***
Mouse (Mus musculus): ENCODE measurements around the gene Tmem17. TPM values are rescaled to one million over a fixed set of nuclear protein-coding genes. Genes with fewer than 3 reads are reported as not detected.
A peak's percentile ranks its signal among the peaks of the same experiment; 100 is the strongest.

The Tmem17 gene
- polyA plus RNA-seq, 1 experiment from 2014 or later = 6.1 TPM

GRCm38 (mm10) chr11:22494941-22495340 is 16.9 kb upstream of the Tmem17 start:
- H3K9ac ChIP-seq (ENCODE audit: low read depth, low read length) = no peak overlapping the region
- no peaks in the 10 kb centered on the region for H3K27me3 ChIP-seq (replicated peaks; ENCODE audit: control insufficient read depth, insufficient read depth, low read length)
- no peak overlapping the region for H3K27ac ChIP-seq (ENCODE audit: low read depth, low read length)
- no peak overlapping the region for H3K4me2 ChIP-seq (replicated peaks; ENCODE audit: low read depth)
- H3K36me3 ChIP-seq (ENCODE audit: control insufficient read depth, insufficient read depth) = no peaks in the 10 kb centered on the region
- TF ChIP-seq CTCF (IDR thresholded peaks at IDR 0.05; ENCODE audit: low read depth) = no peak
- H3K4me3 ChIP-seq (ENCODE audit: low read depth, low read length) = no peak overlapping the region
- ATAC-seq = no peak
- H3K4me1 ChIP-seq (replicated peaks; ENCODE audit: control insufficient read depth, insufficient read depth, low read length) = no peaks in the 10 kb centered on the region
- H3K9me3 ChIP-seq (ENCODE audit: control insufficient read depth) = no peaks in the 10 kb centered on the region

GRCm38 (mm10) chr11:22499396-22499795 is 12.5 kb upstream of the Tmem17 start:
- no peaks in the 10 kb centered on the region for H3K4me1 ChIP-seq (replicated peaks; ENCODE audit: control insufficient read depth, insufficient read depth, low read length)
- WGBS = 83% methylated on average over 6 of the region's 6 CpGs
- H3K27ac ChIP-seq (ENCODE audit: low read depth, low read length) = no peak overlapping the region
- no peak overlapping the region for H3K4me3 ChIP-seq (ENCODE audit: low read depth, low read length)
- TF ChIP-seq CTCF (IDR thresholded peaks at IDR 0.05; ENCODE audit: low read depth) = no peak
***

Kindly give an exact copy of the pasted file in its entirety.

Mouse (Mus musculus): ENCODE measurements around the gene Tmem17. TPM values are rescaled to one million over a fixed set of nuclear protein-coding genes. Genes with fewer than 3 reads are reported as not detected.
A peak's percentile ranks its signal among the peaks of the same experiment; 100 is the strongest.

The Tmem17 gene
- polyA plus RNA-seq, 1 experiment from 2014 or later = 6.1 TPM

GRCm38 (mm10) chr11:22494941-22495340 is 16.9 kb upstream of the Tmem17 start:
- H3K9ac ChIP-seq (ENCODE audit: low read depth, low read length) = no peak overlapping the region
- no peaks in the 10 kb centered on the region for H3K27me3 ChIP-seq (replicated peaks; ENCODE audit: control insufficient read depth, insufficient read depth, low read length)
- no peak overlapping the region for H3K27ac ChIP-seq (ENCODE audit: low read depth, low read length)
- no peak overlapping the region for H3K4me2 ChIP-seq (replicated peaks; ENCODE audit: low read depth)
- H3K36me3 ChIP-seq (ENCODE audit: control insufficient read depth, insufficient read depth) = no peaks in the 10 kb centered on the region
- TF ChIP-seq CTCF (IDR thresholded peaks at IDR 0.05; ENCODE audit: low read depth) = no peak
- H3K4me3 ChIP-seq (ENCODE audit: low read depth, low read length) = no peak overlapping the region
- ATAC-seq = no peak
- H3K4me1 ChIP-seq (replicated peaks; ENCODE audit: control insufficient read depth, insufficient read depth, low read length) = no peaks in the 10 kb centered on the region
- H3K9me3 ChIP-seq (ENCODE audit: control insufficient read depth) = no peaks in the 10 kb centered on the region

GRCm38 (mm10) chr11:22499396-22499795 is 12.5 kb upstream of the Tmem17 start:
- no peaks in the 10 kb centered on the region for H3K4me1 ChIP-seq (replicated peaks; ENCODE audit: control insufficient read depth, insufficient read depth, low read length)
- WGBS = 83% methylated on average over 6 of the region's 6 CpGs
- H3K27ac ChIP-seq (ENCODE audit: low read depth, low read length) = no peak overlapping the region
- no peak overlapping the region for H3K4me3 ChIP-seq (ENCODE audit: low read depth, low read length)
- TF ChIP-seq CTCF (IDR thresholded peaks at IDR 0.05; ENCODE audit: low read depth) = no peak